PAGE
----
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    1. Read my last reply to Dominic. Honestly, I’m surprised that this isn’t more known. That’s not a knock on you or Dominic at all, just surprised. Many Christian leaders cry foul against the media for being too harsh on the President after he consistently supports hate groups and spews hate himself. They support him and dismiss his rhetoric – or they say its what this country needs. Some of the loudest voices in support of many of his most controversial promises are in the Church. Love your neighbor? Sure, as long as they aren’t Muslim, LGBTQ, Atheist, Black, Hispanic, or anything else that doesn’t look/act/think/believe like me. We target people that are different and call them the enemy. It’s in the news constantly, and in the pulpits. I don’t know, maybe I’m just around the wrong circle of believers…but most of those who fall under the Conservative Evangelical banner voted for and continue to support and administration that vilifies entire people groups and vows violence and annihilation of anyone who opposes him.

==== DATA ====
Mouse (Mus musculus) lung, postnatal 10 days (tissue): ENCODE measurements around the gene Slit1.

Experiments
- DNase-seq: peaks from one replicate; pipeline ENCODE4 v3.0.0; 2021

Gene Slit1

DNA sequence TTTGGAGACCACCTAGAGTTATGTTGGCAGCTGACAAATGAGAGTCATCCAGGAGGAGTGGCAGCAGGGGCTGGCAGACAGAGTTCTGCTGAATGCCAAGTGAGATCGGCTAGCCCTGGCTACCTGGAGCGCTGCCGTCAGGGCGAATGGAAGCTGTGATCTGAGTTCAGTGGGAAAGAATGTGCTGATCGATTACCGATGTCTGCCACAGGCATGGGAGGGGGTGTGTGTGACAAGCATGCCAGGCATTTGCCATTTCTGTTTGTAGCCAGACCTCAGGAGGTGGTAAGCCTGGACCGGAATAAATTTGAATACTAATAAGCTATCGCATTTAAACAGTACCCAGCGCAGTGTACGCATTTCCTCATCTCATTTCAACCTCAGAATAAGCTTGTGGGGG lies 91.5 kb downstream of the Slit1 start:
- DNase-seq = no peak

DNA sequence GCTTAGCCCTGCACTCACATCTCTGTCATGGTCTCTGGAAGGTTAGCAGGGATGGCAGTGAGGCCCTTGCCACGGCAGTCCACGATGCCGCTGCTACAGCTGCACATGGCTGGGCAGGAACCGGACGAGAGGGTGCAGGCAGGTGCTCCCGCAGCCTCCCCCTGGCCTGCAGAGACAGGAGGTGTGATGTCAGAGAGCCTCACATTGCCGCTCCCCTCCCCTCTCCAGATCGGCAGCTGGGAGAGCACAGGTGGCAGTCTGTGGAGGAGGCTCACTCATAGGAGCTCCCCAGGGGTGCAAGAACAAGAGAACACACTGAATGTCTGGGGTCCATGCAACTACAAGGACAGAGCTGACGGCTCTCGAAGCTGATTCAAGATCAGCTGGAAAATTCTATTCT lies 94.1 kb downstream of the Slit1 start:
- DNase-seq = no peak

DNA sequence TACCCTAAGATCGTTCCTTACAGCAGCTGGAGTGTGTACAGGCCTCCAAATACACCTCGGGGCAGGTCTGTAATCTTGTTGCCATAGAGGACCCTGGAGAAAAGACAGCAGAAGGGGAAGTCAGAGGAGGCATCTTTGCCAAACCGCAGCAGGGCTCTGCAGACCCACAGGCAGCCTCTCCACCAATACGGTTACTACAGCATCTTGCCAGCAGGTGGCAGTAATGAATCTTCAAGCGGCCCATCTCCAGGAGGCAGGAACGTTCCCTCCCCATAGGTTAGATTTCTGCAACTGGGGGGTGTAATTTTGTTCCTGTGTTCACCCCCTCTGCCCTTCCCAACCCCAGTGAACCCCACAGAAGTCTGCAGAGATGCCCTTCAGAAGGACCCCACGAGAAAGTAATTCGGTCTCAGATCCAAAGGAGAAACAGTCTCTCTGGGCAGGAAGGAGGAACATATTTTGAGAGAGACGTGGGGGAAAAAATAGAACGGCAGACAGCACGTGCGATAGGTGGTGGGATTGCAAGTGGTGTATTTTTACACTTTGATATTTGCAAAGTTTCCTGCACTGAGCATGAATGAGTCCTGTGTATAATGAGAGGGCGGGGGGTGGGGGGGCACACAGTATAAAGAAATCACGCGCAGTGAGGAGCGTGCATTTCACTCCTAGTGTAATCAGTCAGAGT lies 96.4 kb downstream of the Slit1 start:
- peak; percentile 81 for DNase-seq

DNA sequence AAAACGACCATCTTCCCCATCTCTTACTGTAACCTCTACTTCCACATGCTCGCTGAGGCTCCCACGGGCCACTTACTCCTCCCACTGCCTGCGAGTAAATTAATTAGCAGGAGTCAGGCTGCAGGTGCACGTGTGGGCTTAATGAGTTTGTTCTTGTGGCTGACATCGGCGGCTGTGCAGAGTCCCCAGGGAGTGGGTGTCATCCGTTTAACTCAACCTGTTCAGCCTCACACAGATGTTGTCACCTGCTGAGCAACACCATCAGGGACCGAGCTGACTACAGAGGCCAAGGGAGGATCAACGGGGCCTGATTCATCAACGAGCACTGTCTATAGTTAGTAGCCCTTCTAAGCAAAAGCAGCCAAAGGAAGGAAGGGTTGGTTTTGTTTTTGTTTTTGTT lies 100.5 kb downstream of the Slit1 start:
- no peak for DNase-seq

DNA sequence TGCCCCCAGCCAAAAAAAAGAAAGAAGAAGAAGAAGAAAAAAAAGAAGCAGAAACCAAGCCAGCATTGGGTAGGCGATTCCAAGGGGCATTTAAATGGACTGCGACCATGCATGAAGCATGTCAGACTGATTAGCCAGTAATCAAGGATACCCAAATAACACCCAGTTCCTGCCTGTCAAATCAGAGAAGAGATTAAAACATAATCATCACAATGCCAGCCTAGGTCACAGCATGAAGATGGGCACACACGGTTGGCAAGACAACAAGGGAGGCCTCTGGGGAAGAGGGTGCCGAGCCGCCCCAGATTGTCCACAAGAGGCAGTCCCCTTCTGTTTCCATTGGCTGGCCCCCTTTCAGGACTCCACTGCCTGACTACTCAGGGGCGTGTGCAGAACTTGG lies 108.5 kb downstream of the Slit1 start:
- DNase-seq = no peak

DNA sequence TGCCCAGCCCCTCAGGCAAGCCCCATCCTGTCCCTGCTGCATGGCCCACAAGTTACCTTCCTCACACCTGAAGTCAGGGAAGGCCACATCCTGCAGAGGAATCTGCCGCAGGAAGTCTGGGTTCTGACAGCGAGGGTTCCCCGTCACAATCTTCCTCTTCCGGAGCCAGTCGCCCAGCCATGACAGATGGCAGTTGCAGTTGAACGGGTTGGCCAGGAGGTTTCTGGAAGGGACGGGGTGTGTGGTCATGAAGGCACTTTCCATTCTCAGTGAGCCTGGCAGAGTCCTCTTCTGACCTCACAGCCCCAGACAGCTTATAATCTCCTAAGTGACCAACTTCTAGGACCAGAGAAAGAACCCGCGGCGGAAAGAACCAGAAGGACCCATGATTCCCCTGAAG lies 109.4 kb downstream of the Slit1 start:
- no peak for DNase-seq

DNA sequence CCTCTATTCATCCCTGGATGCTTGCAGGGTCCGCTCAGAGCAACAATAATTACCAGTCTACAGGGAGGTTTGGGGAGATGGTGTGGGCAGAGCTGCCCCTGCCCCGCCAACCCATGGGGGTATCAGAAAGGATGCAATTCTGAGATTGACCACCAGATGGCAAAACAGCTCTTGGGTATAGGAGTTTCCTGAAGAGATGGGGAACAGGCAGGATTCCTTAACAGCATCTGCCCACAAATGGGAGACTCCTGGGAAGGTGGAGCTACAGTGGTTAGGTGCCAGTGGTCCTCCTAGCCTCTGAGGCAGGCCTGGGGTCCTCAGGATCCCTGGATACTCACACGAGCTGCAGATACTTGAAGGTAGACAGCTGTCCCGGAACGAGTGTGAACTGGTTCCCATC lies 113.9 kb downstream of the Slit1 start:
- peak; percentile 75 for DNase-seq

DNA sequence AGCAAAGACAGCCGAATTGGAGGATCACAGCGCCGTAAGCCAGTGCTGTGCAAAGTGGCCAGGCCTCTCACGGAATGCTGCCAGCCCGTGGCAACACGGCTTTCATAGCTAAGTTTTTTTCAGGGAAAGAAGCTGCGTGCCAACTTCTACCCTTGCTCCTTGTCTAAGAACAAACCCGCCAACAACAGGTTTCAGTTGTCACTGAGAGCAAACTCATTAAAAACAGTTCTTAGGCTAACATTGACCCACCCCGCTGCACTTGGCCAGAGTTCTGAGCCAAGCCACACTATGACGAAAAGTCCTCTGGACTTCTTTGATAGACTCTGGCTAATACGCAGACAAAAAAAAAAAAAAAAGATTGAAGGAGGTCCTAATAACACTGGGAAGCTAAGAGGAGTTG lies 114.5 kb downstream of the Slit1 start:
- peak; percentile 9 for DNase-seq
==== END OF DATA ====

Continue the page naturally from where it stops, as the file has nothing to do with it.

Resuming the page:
What would it look like if the Church loved like my ideal? Everything that the Bible tells us to do. Do I have it down? No. I make the same stupid mistakes that I rail against sometimes. But, actually loving our neighbor no matter what would be a great place to start. Standing up against injustice. Denouncing hate and binding up the wounded. Supporting those that society deems unworthy. Being the loudest voices of inclusion and grace and mercy, instead of the loudest voices of exclusiveness and vengeance. The most radical change that would affect this world would be the simplest act we as the Church could make. Living like Christ. Living truth and love by example. That’s what drew the world to him and the early church. We think we’re victims being oppressed by society? The first church were actually being killed and/or imprisoned. Did they retaliate? Did they whine and moan about their plight? No. They continued to live out the example of Christ, never watering it down, and the world took notice. Christ saw the humanity in everyone, no matter who they were, and he valued it. I think we’ve forgotten that. Not all of us. There are many out there who are living exactly what I’m calling all of us to do. We just all need to get with the program.